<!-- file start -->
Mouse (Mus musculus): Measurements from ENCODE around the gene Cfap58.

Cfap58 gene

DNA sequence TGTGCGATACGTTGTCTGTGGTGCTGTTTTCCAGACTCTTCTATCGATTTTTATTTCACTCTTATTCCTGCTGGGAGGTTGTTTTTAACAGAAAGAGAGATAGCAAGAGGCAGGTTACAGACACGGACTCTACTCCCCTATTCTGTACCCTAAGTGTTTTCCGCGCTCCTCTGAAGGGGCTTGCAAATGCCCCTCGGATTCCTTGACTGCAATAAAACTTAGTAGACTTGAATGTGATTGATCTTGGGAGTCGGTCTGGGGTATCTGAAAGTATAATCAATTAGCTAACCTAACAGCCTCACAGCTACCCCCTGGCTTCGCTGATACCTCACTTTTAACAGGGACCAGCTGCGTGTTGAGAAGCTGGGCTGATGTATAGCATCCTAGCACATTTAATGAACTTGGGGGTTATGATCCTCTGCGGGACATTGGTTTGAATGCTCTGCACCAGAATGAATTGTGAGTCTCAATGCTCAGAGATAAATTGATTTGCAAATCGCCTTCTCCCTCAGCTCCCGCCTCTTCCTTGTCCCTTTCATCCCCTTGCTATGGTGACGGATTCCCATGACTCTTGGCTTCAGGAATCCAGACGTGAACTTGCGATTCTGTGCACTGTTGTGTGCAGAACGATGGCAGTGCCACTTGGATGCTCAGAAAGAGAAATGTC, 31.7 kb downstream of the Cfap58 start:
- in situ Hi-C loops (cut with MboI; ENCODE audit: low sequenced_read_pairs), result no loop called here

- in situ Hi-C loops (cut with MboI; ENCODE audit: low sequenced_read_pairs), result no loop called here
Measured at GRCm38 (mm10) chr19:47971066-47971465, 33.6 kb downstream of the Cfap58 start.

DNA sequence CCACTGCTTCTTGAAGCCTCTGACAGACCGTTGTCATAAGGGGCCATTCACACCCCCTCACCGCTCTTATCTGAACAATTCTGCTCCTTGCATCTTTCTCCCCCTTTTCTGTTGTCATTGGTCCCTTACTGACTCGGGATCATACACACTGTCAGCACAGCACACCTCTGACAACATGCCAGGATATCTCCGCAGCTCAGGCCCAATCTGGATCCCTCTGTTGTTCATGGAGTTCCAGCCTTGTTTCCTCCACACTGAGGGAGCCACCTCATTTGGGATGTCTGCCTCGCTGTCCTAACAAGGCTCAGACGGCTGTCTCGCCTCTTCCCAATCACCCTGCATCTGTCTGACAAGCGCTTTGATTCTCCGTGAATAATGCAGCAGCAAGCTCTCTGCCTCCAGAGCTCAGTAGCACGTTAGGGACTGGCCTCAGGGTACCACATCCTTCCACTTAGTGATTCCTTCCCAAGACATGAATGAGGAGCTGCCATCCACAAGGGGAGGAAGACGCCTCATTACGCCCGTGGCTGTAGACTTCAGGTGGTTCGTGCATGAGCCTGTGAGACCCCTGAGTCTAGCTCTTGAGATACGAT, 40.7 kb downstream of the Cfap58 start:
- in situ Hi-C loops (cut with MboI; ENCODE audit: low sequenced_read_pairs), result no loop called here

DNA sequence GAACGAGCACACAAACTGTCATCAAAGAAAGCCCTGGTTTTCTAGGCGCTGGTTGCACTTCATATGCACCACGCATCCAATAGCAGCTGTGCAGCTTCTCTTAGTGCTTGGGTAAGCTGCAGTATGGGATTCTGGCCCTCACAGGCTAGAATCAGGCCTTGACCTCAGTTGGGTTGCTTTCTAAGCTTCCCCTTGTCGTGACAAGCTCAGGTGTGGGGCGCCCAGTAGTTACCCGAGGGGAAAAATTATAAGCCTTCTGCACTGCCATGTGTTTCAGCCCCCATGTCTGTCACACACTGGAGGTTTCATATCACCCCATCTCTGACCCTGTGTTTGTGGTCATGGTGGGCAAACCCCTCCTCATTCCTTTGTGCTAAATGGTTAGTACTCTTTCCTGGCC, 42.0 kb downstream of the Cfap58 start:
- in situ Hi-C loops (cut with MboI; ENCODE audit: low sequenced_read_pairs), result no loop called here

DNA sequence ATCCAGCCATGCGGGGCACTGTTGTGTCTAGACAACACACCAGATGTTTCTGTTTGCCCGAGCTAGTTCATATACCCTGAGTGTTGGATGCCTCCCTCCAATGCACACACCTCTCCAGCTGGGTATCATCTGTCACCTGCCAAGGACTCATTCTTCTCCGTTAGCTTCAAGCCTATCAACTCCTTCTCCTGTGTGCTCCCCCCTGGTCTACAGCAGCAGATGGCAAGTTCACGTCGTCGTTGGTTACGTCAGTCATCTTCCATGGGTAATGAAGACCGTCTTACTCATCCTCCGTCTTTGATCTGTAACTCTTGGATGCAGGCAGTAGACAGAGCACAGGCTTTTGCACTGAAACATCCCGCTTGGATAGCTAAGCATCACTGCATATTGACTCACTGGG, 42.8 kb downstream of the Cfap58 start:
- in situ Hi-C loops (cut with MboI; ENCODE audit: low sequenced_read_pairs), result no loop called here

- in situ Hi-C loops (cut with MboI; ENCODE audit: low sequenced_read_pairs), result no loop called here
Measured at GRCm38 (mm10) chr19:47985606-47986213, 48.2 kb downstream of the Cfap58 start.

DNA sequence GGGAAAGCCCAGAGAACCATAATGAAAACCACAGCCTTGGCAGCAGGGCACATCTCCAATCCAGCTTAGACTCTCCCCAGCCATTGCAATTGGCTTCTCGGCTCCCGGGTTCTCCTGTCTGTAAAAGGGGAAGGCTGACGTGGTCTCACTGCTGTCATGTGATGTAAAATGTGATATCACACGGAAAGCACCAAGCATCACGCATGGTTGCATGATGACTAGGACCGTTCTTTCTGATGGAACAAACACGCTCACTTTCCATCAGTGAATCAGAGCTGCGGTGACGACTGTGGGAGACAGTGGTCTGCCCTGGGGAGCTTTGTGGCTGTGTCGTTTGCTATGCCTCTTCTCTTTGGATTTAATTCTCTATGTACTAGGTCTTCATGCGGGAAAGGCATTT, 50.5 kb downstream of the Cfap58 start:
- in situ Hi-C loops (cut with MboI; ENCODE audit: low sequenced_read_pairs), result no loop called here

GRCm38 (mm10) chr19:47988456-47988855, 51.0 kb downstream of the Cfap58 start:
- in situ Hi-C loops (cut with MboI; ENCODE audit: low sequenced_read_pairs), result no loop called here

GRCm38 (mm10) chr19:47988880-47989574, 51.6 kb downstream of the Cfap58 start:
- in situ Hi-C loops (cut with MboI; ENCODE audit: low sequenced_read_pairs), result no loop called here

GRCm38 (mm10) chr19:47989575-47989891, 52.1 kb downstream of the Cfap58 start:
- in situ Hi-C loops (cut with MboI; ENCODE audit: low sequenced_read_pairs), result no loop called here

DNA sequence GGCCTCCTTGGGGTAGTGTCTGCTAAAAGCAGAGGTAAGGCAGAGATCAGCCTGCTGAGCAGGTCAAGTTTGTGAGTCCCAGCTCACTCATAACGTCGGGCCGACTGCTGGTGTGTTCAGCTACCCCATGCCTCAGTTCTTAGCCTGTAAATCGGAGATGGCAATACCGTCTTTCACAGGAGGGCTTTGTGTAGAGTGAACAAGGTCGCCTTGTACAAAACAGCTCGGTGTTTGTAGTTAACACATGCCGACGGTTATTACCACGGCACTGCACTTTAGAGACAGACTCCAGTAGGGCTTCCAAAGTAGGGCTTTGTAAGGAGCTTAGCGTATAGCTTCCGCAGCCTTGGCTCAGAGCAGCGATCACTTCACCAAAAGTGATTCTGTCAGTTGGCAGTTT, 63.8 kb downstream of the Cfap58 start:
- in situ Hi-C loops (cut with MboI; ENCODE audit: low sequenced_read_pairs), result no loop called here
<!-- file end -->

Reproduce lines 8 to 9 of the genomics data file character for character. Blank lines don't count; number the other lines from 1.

- in situ Hi-C loops (cut with MboI; ENCODE audit: low sequenced_read_pairs), result no loop called here

DNA sequence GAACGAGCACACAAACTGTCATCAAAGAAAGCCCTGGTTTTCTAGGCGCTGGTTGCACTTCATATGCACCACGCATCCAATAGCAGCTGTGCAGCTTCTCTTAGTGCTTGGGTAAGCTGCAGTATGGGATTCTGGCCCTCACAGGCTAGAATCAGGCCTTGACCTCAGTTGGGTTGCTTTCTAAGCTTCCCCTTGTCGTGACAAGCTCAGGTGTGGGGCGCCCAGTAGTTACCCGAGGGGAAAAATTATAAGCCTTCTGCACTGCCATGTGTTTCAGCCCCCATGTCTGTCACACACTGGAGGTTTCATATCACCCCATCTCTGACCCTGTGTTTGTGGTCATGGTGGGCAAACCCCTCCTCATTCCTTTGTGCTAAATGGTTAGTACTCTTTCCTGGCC, 42.0 kb downstream of the Cfap58 start: